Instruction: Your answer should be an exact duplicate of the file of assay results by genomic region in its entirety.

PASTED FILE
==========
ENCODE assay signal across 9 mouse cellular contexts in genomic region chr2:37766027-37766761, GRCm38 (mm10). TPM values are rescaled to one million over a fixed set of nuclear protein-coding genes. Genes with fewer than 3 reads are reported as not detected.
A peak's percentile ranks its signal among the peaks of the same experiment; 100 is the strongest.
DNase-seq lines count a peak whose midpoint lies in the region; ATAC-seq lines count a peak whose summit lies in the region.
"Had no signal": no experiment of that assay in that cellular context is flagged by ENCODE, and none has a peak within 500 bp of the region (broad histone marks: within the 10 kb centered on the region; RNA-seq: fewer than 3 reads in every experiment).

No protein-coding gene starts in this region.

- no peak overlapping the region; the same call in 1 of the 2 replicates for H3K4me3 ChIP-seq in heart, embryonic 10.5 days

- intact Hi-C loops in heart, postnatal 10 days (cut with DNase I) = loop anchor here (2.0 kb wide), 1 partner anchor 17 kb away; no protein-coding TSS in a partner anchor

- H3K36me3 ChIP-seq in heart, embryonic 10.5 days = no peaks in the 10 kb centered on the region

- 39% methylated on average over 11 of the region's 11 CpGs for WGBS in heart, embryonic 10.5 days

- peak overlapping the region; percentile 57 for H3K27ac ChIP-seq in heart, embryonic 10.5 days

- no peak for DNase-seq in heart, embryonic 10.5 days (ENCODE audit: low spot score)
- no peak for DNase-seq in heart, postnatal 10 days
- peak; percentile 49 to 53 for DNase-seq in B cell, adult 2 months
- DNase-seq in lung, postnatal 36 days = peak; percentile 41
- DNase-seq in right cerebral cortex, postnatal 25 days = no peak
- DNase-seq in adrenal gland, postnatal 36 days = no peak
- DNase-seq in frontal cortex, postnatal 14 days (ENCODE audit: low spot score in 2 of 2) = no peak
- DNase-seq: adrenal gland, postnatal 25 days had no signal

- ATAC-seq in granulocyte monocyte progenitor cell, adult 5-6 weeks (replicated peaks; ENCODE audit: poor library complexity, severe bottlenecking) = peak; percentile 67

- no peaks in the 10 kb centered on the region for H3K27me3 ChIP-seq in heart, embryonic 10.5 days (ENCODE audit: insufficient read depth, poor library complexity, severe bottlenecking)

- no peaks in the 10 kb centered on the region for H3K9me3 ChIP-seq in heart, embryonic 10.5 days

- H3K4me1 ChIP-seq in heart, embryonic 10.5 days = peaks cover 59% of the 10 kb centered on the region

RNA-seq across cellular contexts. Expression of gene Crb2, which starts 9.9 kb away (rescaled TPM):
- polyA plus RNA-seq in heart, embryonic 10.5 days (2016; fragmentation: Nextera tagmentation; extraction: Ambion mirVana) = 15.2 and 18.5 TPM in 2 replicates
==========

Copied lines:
ENCODE assay signal across 9 mouse cellular contexts in genomic region chr2:37766027-37766761, GRCm38 (mm10). TPM values are rescaled to one million over a fixed set of nuclear protein-coding genes. Genes with fewer than 3 reads are reported as not detected.
A peak's percentile ranks its signal among the peaks of the same experiment; 100 is the strongest.
DNase-seq lines count a peak whose midpoint lies in the region; ATAC-seq lines count a peak whose summit lies in the region.
"Had no signal": no experiment of that assay in that cellular context is flagged by ENCODE, and none has a peak within 500 bp of the region (broad histone marks: within the 10 kb centered on the region; RNA-seq: fewer than 3 reads in every experiment).

No protein-coding gene starts in this region.

- no peak overlapping the region; the same call in 1 of the 2 replicates for H3K4me3 ChIP-seq in heart, embryonic 10.5 days

- intact Hi-C loops in heart, postnatal 10 days (cut with DNase I) = loop anchor here (2.0 kb wide), 1 partner anchor 17 kb away; no protein-coding TSS in a partner anchor

- H3K36me3 ChIP-seq in heart, embryonic 10.5 days = no peaks in the 10 kb centered on the region

- 39% methylated on average over 11 of the region's 11 CpGs for WGBS in heart, embryonic 10.5 days

- peak overlapping the region; percentile 57 for H3K27ac ChIP-seq in heart, embryonic 10.5 days

- no peak for DNase-seq in heart, embryonic 10.5 days (ENCODE audit: low spot score)
- no peak for DNase-seq in heart, postnatal 10 days
- peak; percentile 49 to 53 for DNase-seq in B cell, adult 2 months
- DNase-seq in lung, postnatal 36 days = peak; percentile 41
- DNase-seq in right cerebral cortex, postnatal 25 days = no peak
- DNase-seq in adrenal gland, postnatal 36 days = no peak
- DNase-seq in frontal cortex, postnatal 14 days (ENCODE audit: low spot score in 2 of 2) = no peak
- DNase-seq: adrenal gland, postnatal 25 days had no signal

- ATAC-seq in granulocyte monocyte progenitor cell, adult 5-6 weeks (replicated peaks; ENCODE audit: poor library complexity, severe bottlenecking) = peak; percentile 67

- no peaks in the 10 kb centered on the region for H3K27me3 ChIP-seq in heart, embryonic 10.5 days (ENCODE audit: insufficient read depth, poor library complexity, severe bottlenecking)

- no peaks in the 10 kb centered on the region for H3K9me3 ChIP-seq in heart, embryonic 10.5 days

- H3K4me1 ChIP-seq in heart, embryonic 10.5 days = peaks cover 59% of the 10 kb centered on the region

RNA-seq across cellular contexts. Expression of gene Crb2, which starts 9.9 kb away (rescaled TPM):
- polyA plus RNA-seq in heart, embryonic 10.5 days (2016; fragmentation: Nextera tagmentation; extraction: Ambion mirVana) = 15.2 and 18.5 TPM in 2 replicates